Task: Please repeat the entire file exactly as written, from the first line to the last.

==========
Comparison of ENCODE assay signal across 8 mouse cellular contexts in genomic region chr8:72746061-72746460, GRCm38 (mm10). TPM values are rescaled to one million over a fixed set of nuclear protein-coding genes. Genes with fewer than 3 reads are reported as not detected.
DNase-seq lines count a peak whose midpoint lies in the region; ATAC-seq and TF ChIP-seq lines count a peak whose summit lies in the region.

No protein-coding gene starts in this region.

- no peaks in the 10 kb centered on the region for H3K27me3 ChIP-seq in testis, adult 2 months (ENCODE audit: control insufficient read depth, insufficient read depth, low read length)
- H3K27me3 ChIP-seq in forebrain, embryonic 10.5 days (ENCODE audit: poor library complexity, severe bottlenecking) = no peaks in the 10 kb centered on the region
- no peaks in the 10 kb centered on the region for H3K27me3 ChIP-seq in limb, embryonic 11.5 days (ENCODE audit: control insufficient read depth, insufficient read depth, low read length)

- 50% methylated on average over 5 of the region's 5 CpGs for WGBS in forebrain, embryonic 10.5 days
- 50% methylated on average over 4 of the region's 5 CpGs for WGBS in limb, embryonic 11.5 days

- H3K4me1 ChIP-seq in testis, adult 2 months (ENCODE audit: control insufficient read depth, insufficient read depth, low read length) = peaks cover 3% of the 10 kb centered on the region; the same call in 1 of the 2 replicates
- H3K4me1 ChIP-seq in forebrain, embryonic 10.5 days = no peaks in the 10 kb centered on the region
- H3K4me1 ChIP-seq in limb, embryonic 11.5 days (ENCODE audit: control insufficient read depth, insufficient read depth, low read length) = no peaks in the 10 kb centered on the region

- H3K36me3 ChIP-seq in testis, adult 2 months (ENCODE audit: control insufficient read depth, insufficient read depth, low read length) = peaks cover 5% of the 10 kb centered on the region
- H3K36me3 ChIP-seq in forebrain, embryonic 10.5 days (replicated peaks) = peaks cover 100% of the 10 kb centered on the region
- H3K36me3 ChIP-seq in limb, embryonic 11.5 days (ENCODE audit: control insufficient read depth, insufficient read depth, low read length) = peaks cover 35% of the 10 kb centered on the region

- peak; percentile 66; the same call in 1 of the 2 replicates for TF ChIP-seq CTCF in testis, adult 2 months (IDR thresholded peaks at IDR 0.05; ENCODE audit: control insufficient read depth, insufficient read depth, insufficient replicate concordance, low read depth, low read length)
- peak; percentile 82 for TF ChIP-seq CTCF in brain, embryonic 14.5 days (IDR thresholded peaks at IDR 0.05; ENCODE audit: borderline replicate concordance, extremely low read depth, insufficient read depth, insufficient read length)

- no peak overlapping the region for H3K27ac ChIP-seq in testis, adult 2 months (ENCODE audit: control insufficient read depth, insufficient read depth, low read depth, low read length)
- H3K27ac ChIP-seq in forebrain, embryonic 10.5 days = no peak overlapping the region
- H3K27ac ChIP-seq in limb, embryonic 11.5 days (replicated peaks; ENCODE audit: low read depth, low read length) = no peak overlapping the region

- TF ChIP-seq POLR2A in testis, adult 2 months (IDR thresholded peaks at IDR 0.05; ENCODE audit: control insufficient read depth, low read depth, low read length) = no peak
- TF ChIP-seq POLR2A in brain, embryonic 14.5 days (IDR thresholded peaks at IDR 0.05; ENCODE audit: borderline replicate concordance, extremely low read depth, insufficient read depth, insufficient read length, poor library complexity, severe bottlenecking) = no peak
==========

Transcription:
Comparison of ENCODE assay signal across 8 mouse cellular contexts in genomic region chr8:72746061-72746460, GRCm38 (mm10). TPM values are rescaled to one million over a fixed set of nuclear protein-coding genes. Genes with fewer than 3 reads are reported as not detected.
DNase-seq lines count a peak whose midpoint lies in the region; ATAC-seq and TF ChIP-seq lines count a peak whose summit lies in the region.

No protein-coding gene starts in this region.

- no peaks in the 10 kb centered on the region for H3K27me3 ChIP-seq in testis, adult 2 months (ENCODE audit: control insufficient read depth, insufficient read depth, low read length)
- H3K27me3 ChIP-seq in forebrain, embryonic 10.5 days (ENCODE audit: poor library complexity, severe bottlenecking) = no peaks in the 10 kb centered on the region
- no peaks in the 10 kb centered on the region for H3K27me3 ChIP-seq in limb, embryonic 11.5 days (ENCODE audit: control insufficient read depth, insufficient read depth, low read length)

- 50% methylated on average over 5 of the region's 5 CpGs for WGBS in forebrain, embryonic 10.5 days
- 50% methylated on average over 4 of the region's 5 CpGs for WGBS in limb, embryonic 11.5 days

- H3K4me1 ChIP-seq in testis, adult 2 months (ENCODE audit: control insufficient read depth, insufficient read depth, low read length) = peaks cover 3% of the 10 kb centered on the region; the same call in 1 of the 2 replicates
- H3K4me1 ChIP-seq in forebrain, embryonic 10.5 days = no peaks in the 10 kb centered on the region
- H3K4me1 ChIP-seq in limb, embryonic 11.5 days (ENCODE audit: control insufficient read depth, insufficient read depth, low read length) = no peaks in the 10 kb centered on the region

- H3K36me3 ChIP-seq in testis, adult 2 months (ENCODE audit: control insufficient read depth, insufficient read depth, low read length) = peaks cover 5% of the 10 kb centered on the region
- H3K36me3 ChIP-seq in forebrain, embryonic 10.5 days (replicated peaks) = peaks cover 100% of the 10 kb centered on the region
- H3K36me3 ChIP-seq in limb, embryonic 11.5 days (ENCODE audit: control insufficient read depth, insufficient read depth, low read length) = peaks cover 35% of the 10 kb centered on the region

- peak; percentile 66; the same call in 1 of the 2 replicates for TF ChIP-seq CTCF in testis, adult 2 months (IDR thresholded peaks at IDR 0.05; ENCODE audit: control insufficient read depth, insufficient read depth, insufficient replicate concordance, low read depth, low read length)
- peak; percentile 82 for TF ChIP-seq CTCF in brain, embryonic 14.5 days (IDR thresholded peaks at IDR 0.05; ENCODE audit: borderline replicate concordance, extremely low read depth, insufficient read depth, insufficient read length)

- no peak overlapping the region for H3K27ac ChIP-seq in testis, adult 2 months (ENCODE audit: control insufficient read depth, insufficient read depth, low read depth, low read length)
- H3K27ac ChIP-seq in forebrain, embryonic 10.5 days = no peak overlapping the region
- H3K27ac ChIP-seq in limb, embryonic 11.5 days (replicated peaks; ENCODE audit: low read depth, low read length) = no peak overlapping the region

- TF ChIP-seq POLR2A in testis, adult 2 months (IDR thresholded peaks at IDR 0.05; ENCODE audit: control insufficient read depth, low read depth, low read length) = no peak
- TF ChIP-seq POLR2A in brain, embryonic 14.5 days (IDR thresholded peaks at IDR 0.05; ENCODE audit: borderline replicate concordance, extremely low read depth, insufficient read depth, insufficient read length, poor library complexity, severe bottlenecking) = no peak